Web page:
A gummy smile is a highly subjective diagnosis that shows tremendous variability over dental and non-dental populations. When patients identify gingival display as an area of concern, a restorative dentist has to be able to determine the etiology prior to investigating treatment options.
The gingival level is the gingiva to lip relationship. A study conducted by Dr. Vincent Kokich Jr., asked a group of lay people, orthodontists and general practitioners what they thought about acceptable gingiva levels for smiles. The results are somewhat surprising.
Lay people: Those who were not professionals viewed the threshold at 3mm; when the gums hit the 3 mm mark they rated the smile as less attractive.
Orthodontists: Orthodontists rated their threshold at 2 mm, the strictest requirement in the study group.
General practitioners: Surprisingly, the threshold for GPs was 4 mm, the most lenient of the study group. The important question is: When do we treat a gummy smile? When it bothers the patient. The ideal target is to get somewhere under 3 mm for patients who desire to change their smiles. Before treatment, it’s necessary to understand exactly what causes a gummy smile. There are at least seven different causes, and if you don’t diagnose the cause correctly, you’re going to pick the wrong treatment for your patients.
The Seven Causes
- Short upper lip (if a patient has an extremely short upper lip it’s not going to cover gingiva and their upper teeth)
- Hypermobile lip (lip moves too much)
- Vertical maxillary excess VME (short ramus and overgrowth of maxilla)
- Anterior over-eruption (excess overbite)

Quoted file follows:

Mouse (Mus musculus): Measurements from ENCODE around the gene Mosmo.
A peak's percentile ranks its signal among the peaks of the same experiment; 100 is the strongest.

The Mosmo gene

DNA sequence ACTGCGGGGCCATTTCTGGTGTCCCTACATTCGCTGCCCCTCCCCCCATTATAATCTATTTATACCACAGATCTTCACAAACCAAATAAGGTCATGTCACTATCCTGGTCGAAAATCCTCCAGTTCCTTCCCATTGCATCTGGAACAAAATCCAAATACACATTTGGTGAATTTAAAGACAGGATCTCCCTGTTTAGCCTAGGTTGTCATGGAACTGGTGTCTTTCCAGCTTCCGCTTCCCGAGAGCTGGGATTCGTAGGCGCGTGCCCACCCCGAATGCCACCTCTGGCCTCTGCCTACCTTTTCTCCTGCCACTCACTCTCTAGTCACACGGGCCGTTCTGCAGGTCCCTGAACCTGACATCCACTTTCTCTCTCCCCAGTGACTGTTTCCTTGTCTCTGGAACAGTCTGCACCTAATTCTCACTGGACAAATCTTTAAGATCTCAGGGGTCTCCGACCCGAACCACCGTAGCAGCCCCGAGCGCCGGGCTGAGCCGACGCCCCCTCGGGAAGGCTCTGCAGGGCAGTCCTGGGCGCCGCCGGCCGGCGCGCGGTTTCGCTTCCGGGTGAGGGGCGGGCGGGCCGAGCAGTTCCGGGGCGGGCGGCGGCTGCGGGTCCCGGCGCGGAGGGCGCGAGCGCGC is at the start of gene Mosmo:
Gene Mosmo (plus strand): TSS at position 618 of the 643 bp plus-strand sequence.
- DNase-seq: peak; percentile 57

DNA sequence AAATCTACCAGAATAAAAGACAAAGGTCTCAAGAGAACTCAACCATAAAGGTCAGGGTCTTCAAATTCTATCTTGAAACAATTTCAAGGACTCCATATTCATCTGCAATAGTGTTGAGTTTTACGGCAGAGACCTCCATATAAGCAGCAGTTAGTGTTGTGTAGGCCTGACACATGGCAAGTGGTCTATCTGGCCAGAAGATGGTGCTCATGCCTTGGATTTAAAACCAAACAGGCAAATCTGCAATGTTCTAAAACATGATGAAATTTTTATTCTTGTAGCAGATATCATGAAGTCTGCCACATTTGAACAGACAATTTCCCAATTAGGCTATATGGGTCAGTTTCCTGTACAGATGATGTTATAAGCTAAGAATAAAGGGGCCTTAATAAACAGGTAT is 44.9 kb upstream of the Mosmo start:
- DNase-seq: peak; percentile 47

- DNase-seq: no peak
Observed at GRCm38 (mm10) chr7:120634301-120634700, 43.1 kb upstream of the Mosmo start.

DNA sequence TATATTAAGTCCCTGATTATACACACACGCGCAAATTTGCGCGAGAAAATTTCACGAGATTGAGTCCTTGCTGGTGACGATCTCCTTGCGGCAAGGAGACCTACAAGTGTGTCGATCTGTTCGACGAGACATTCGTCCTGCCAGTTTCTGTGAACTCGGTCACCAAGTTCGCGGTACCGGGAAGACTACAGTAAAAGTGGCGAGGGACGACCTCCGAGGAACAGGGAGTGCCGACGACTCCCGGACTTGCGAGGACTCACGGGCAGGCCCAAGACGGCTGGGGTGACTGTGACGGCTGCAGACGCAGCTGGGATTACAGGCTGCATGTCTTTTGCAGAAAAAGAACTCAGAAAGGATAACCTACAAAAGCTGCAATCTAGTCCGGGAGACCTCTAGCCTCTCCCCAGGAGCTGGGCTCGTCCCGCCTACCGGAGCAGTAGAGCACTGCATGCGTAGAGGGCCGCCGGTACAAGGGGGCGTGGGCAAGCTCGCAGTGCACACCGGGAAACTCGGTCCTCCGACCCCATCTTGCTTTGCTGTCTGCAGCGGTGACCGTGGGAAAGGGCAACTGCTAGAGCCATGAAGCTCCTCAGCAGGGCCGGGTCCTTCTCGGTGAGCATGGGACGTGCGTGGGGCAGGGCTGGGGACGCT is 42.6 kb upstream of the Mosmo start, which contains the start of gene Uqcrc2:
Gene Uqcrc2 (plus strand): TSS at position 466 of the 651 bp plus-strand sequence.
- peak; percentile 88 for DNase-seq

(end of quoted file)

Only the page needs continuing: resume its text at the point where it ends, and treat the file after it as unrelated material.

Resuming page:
- Wear and compensatory eruption
- Altered active eruption (the teeth don’t make it out of bone)
- Altered passive eruption (gingiva doesn’t recede as the person matures)
Three Traditional Methods for Treating a Gummy Smile
Orthodontics: Intrudes over erupted teeth and levels them to correct position so that it eliminates gingival display.
Periodontal surgery: Crown lengthening to move gingival levels apically, typically performed on short teeth.
Orthognathic surgery: Moves the maxilla in an apical direction impacting the maxilla.
For instances when these traditional methods of treatment won’t work, such as a patient has a hypermobile lip, there are a couple of non-traditional methods:
Botox: Studies suggest Botox, when injected into the muscles of the upper lip can to be an effective method; however, the improvement is temporary and must be repeated every three to six months.
Lip repositioning surgery: Severs the muscles that elevate the lip so it can no longer rise as far in a smile. An irreversible solution diagnosis is the key to a successful outcome.
Steve Ratcliff, D.D.S., M.S., Spear Faculty and Contributing Author